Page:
The ways teams collaborate has fundamentally changed in the last few years. There are seemingly endless tools, apps and software that claim to transform the collaboration experience. Some do more to make good on that promise than others—and you can’t forget to account for the context for how they fit into your organization’s overall IT mix and processes. Given all this change, here are a few important things to know about team collaboration and the tools associated with it to help you get the most of collaboration for your company.
#1: Team collaboration saves you time
Lost productivity is a big problem and it costs businesses millions of dollars each year. In fact, the average knowledge worker, according to some estimates, spends more than one hour every day simply trying to communicate with people via emails, meetings, leaving voicemails, etc. Cloud-based team collaboration software can save you valuable time and money. For instance you can stop checking multiple messaging apps. You can reach colleagues right away. You don’t have to juggle other people’s calendars anymore. You can get answers now—not waiting until you’re back in the office. Team collaboration saves you time, and time is money—so it’s good team collaboration software is a win-win scenario.
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#2: BYOD Improves Team Collaboration and Communications
In case you didn’t know BYOD is expanding in popularity due to a rise in millennials in the workforce. When your business leverages BYOD policies you can utilize business collaboration apps that help your company become more productive, efficient, and collaborative. BYOD helps optimize your business as well, since you can do more with less. Employees only need a single device that they can use for personal and work purposes.
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#3: Team Collaboration Gives Experiences, Not Just Transactions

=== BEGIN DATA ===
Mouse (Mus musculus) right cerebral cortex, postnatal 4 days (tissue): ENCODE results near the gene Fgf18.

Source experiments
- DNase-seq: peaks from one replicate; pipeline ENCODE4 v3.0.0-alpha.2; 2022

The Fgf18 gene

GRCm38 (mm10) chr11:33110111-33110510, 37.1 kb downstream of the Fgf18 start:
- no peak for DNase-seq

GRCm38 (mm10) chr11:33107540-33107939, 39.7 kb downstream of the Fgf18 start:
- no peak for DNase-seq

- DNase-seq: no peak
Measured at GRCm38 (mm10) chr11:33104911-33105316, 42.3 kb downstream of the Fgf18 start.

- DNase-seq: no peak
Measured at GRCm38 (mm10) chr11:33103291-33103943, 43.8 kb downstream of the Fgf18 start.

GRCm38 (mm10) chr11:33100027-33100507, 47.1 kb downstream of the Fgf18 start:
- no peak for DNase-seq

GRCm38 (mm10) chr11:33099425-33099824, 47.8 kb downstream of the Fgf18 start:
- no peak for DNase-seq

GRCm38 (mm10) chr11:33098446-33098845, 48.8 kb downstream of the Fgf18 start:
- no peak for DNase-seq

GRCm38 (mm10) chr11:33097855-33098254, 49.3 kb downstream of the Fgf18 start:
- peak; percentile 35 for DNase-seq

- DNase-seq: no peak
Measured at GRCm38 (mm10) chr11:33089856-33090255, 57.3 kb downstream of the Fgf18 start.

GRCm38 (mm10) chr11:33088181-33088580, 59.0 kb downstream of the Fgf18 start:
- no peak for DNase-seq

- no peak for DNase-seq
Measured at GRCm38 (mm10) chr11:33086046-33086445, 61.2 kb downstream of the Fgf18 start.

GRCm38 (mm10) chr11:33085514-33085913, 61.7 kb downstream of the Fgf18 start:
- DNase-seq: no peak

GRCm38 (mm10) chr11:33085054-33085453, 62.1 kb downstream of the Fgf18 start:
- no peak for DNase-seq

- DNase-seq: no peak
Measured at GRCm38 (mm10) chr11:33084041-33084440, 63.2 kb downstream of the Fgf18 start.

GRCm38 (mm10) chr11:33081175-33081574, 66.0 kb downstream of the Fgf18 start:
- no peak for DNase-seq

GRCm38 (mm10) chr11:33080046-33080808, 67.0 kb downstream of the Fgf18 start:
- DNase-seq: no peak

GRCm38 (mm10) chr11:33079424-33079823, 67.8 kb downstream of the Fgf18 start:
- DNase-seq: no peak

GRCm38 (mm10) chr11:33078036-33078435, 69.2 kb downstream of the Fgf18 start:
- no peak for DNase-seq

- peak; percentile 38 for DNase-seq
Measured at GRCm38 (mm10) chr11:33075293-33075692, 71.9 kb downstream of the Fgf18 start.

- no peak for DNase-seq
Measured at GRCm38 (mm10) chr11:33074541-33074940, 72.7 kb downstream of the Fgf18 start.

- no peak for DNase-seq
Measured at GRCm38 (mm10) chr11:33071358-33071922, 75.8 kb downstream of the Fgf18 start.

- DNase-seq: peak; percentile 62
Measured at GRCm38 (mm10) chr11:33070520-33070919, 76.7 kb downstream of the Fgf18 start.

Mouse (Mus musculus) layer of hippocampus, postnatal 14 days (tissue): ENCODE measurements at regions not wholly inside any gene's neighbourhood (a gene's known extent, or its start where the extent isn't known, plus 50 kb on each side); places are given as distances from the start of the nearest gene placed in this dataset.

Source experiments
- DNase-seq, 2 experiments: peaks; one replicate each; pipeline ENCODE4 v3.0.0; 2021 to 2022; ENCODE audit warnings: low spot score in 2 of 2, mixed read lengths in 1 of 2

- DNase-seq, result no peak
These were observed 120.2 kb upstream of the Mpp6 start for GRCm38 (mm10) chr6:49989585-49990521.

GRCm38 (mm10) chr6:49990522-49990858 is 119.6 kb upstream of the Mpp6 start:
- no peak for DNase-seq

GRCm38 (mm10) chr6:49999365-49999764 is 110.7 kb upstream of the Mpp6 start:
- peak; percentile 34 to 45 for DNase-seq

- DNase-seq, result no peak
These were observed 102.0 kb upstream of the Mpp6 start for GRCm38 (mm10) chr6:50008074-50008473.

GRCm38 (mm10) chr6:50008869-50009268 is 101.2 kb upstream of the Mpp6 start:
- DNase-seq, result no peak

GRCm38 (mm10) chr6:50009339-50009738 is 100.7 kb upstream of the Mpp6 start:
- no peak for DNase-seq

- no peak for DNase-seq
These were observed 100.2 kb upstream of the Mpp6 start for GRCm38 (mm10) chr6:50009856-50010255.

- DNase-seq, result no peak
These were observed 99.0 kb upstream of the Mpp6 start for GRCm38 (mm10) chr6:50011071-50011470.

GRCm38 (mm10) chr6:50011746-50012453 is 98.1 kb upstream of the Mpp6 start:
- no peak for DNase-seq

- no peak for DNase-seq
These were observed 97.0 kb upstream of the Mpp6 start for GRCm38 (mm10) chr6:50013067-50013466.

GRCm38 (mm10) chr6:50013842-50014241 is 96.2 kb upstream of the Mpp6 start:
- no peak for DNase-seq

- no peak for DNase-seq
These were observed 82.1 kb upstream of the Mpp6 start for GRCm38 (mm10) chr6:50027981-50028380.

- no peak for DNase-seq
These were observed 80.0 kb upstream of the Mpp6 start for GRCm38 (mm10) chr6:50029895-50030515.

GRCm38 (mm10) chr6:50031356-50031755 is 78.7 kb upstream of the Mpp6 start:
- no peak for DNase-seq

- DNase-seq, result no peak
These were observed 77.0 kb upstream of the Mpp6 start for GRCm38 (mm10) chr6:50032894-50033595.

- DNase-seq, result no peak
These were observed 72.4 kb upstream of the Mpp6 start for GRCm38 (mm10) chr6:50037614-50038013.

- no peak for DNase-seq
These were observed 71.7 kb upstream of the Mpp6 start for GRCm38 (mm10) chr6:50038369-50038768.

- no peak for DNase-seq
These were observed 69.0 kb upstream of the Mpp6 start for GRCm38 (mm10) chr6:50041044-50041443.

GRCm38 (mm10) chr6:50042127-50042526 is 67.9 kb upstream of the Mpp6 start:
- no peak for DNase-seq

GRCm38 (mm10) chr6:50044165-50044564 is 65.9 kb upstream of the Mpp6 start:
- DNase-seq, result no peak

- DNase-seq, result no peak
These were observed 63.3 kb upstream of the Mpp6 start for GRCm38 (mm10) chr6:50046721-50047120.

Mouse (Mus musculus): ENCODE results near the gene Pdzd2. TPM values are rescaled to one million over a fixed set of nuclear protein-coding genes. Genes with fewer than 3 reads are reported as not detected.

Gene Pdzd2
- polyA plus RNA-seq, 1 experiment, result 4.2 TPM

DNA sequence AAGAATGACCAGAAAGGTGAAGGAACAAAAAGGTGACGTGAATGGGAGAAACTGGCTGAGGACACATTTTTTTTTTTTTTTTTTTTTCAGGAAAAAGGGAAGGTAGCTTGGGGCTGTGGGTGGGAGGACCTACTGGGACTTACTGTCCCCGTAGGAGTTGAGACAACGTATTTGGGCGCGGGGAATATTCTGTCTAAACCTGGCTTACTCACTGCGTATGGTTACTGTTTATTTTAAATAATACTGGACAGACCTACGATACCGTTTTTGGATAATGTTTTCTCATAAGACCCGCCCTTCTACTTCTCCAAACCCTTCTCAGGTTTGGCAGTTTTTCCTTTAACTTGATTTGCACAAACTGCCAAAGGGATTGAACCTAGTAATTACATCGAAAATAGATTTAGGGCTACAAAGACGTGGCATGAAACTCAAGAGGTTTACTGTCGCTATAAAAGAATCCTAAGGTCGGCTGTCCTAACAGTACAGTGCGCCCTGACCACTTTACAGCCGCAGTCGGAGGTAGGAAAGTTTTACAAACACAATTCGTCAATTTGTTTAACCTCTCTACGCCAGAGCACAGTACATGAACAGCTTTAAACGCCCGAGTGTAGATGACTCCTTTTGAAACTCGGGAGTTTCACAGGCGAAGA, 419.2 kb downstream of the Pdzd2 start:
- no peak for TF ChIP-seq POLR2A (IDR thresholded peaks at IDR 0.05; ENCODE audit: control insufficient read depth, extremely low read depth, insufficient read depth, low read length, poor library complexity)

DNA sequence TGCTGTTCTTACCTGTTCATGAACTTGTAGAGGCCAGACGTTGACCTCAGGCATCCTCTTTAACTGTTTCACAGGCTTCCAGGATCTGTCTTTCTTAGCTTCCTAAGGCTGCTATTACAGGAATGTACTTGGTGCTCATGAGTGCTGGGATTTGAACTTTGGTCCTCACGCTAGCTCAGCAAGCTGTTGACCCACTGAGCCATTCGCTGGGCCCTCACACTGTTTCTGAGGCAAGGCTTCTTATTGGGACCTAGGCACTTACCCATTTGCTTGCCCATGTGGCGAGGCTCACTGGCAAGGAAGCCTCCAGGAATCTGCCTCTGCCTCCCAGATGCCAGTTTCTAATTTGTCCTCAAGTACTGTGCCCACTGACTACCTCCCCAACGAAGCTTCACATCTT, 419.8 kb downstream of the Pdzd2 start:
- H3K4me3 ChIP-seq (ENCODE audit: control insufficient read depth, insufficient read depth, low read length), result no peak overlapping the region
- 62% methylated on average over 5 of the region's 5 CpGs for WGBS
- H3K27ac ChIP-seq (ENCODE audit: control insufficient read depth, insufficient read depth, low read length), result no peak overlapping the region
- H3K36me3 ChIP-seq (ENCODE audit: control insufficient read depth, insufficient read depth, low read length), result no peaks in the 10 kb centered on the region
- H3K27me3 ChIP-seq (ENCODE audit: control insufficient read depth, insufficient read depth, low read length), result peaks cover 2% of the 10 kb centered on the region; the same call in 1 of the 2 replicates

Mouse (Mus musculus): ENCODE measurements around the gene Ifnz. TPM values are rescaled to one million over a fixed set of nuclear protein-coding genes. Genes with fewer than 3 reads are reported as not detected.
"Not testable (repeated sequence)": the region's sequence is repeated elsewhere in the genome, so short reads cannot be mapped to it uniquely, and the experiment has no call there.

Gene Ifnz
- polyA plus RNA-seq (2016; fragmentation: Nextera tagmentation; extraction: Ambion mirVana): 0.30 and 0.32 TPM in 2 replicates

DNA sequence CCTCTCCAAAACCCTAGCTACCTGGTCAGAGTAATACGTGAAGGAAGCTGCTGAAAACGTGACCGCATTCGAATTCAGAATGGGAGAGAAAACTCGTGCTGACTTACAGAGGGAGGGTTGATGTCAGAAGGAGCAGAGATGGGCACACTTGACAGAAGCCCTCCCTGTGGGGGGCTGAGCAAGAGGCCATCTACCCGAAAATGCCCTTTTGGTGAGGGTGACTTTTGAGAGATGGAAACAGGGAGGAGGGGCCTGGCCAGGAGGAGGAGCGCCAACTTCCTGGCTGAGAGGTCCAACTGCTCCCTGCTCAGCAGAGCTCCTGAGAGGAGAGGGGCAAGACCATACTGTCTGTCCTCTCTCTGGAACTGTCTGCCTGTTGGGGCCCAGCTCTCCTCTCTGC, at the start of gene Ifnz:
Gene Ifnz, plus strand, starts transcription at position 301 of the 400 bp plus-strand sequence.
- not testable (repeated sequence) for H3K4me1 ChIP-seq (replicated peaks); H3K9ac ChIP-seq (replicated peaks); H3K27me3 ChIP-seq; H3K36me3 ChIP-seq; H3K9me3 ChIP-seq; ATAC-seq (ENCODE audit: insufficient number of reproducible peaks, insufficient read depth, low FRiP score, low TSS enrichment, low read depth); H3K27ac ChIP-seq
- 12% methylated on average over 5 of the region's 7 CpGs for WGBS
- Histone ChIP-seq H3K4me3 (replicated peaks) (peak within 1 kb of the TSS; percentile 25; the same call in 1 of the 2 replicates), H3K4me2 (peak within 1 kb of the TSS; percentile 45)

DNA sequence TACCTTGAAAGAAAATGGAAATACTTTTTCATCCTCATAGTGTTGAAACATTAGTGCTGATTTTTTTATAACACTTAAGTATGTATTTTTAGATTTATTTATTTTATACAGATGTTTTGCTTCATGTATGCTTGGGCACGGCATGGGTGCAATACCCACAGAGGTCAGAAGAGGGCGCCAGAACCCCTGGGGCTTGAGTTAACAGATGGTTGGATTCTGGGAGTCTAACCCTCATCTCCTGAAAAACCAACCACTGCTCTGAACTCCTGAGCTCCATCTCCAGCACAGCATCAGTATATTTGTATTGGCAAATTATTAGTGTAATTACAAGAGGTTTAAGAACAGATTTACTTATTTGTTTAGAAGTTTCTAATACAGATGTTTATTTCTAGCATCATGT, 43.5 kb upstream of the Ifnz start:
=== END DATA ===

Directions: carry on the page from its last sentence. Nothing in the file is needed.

In your day-to-day life, you can probably start a TV show on one device, pause it, and then start it on another device right where you left off. As consumers get more and more used to this kind of behavior, we begin to see this sort of persistent experience move into the business world, especially in collaboration software where collaboration can start at a desktop and continue seamlessly on a smartphone. If your business communications systems don’t support a seamless experiences across multiple devices, you might be missing an opportunity around a big shift in how your workforce expects to get things done.
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#4: Alarming Team Collaboration Trends
Heraclitus, a Greek philosopher once said “The only constant is change.” Technology is no different and in order to keep up, here are a few team collaboration trends you need to know about. Email has been around for decades but email usage is declining. Email is just one channel and with the growth of other channels like text and messaging apps, that’s no surprise. There are many free apps that do what paid services used to do but now they are 100 percent free. Take WhatsApp or Slack, for instance. In 2010, Apple said “There’s an app for that.” While you may think that there could not possibly be an app for everything, it’s hard to find a specific subject or function not covered by an app. In-app experiences are king. Single-app interfaces that work seamlessly across all multiple devices are the future. The UC landscape is changing rapidly, which is exactly why we created MiTeam to help teams communicate anywhere, any time on any device amid this environment of change changes.
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#5: Shadow IT and Stealthy Applications Are Growing in Popularity
IT personnel used to control how employees communicated and collaborated, but the times have changed. Employees are overwhelmed and according to recent data, the average employee uses 17 different cloud applications, three content sharing services, and three different collaboration services. Most of these are apps not approved by IT for security purposes. That are a lot of apps that operate outside of IT—otherwise known as “shadow IT.” Of course, many employees who are are going rogue would claim they have to resort to this because of the shortcomings of many enterprise collaboration platforms and policies (like an outdated definition of “team.”) While shadow IT may appear to solve problems for small groups on the surface, the proliferation of tools used can quickly become more harmful than helpful.
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